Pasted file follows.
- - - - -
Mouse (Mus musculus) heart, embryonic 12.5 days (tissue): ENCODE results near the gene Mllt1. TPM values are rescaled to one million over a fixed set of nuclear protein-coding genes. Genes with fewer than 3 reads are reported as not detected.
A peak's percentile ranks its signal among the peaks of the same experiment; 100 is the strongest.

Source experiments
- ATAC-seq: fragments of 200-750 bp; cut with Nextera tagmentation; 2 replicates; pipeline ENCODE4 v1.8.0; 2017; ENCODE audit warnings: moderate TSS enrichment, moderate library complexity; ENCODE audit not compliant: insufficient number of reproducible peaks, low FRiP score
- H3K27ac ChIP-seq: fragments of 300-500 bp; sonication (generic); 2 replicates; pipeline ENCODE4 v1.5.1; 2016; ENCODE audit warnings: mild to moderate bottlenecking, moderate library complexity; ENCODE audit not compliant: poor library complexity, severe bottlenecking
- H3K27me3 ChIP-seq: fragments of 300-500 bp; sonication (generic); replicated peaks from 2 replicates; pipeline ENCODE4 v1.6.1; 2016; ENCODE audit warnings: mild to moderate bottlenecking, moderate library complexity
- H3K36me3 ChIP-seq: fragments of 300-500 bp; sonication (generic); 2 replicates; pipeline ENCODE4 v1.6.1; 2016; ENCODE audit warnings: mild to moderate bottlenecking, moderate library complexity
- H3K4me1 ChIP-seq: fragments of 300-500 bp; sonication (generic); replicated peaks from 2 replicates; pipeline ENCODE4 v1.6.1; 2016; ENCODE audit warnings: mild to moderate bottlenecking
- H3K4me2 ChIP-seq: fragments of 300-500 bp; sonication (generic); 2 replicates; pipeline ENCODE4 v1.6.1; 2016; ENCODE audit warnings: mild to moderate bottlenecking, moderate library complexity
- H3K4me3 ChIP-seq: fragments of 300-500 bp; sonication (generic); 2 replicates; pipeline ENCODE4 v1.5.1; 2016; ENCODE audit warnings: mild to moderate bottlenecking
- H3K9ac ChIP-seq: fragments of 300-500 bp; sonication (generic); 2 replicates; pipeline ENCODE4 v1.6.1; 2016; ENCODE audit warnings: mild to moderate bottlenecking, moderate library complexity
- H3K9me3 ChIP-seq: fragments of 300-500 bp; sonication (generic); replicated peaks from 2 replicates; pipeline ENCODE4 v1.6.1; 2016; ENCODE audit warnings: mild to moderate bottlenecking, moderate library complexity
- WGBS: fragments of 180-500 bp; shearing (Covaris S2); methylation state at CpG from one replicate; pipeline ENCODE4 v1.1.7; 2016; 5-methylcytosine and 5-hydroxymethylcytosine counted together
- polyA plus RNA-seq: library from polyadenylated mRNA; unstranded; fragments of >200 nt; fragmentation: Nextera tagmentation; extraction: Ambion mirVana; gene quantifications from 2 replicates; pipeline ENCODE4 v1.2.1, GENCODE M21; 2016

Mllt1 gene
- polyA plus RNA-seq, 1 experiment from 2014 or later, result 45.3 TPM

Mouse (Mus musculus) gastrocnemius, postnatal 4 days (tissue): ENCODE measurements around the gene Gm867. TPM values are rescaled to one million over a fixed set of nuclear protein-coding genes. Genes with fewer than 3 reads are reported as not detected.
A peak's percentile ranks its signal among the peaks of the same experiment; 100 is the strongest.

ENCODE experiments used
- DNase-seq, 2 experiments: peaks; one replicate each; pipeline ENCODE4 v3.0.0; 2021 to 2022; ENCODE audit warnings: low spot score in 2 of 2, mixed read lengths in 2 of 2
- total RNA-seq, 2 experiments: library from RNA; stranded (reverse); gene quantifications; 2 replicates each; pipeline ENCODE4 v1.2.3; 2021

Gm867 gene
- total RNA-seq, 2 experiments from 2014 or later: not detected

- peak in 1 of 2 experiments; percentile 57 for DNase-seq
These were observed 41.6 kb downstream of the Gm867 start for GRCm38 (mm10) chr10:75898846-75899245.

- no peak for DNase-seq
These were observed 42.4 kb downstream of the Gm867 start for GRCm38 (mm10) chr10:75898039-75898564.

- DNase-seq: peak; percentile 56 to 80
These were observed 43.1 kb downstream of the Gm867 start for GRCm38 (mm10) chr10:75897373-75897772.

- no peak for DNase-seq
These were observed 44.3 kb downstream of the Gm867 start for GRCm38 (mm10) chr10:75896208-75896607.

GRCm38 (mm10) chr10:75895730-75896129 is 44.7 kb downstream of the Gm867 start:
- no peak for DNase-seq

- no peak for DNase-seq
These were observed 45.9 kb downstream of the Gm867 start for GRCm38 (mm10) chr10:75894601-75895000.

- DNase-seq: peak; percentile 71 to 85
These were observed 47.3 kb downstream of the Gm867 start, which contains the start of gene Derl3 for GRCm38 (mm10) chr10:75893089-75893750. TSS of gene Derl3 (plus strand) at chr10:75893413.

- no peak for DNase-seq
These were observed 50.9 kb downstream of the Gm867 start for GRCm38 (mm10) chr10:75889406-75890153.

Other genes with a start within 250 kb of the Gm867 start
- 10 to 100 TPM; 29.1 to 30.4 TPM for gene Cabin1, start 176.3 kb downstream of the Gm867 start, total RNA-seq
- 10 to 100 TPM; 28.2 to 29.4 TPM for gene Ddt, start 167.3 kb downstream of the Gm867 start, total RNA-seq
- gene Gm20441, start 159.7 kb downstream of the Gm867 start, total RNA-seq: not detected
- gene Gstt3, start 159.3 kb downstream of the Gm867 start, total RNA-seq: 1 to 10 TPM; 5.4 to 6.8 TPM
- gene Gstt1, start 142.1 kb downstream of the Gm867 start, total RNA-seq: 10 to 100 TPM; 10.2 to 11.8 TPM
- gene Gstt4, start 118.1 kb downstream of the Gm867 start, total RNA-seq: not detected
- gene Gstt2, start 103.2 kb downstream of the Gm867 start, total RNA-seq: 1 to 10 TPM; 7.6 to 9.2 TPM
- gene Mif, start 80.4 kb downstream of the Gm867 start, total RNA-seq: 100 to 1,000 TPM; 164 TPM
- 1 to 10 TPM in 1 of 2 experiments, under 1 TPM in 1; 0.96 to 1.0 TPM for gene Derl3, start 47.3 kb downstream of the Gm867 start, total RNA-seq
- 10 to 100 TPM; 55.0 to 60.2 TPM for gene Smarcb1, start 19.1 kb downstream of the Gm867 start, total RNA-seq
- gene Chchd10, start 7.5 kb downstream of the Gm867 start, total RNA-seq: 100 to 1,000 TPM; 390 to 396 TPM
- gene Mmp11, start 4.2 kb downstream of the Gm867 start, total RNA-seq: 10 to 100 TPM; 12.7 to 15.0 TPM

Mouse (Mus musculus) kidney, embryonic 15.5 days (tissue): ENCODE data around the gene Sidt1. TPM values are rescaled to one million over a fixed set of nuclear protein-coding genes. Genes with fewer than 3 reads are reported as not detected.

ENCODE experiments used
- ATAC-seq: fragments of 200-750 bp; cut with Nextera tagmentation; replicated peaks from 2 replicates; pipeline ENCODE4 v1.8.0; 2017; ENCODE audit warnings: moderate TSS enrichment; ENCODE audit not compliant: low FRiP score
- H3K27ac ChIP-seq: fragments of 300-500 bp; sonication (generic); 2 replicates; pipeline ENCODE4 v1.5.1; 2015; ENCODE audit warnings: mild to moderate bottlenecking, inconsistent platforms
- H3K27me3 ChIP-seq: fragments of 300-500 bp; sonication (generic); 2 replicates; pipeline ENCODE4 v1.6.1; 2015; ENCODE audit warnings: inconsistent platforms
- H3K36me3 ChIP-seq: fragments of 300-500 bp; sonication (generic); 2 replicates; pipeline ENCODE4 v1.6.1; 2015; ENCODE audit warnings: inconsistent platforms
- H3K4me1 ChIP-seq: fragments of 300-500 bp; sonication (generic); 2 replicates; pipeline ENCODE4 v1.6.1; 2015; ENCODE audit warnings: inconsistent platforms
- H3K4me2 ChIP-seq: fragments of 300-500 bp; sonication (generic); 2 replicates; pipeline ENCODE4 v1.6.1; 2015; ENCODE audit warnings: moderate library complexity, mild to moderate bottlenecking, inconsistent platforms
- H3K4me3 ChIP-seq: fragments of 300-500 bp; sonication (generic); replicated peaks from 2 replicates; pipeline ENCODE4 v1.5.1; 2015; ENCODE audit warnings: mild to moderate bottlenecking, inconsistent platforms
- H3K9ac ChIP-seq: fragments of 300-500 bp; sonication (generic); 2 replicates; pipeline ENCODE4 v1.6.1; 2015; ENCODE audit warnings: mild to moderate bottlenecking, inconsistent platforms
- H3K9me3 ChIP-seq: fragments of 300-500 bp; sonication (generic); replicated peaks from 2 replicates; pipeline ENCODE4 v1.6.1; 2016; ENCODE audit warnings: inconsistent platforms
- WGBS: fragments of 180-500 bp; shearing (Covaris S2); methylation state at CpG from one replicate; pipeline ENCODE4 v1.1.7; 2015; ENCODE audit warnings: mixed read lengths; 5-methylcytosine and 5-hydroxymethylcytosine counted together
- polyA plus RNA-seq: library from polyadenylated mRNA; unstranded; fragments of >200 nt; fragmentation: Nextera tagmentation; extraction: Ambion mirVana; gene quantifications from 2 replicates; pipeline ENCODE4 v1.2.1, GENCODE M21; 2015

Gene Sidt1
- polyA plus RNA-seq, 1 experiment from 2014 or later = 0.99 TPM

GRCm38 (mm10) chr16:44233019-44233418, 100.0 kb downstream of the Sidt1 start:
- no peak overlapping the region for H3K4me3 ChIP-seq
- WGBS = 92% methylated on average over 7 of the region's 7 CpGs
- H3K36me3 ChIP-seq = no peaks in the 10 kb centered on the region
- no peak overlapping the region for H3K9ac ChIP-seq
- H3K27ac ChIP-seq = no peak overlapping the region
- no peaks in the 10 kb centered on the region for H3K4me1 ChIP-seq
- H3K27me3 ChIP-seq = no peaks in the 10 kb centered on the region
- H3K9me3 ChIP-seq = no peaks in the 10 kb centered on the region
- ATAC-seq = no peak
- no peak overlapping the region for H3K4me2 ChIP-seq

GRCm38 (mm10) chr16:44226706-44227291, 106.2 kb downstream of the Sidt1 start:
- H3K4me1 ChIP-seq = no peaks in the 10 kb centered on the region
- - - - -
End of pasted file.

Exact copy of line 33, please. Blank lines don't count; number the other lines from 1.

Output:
- no peak for DNase-seq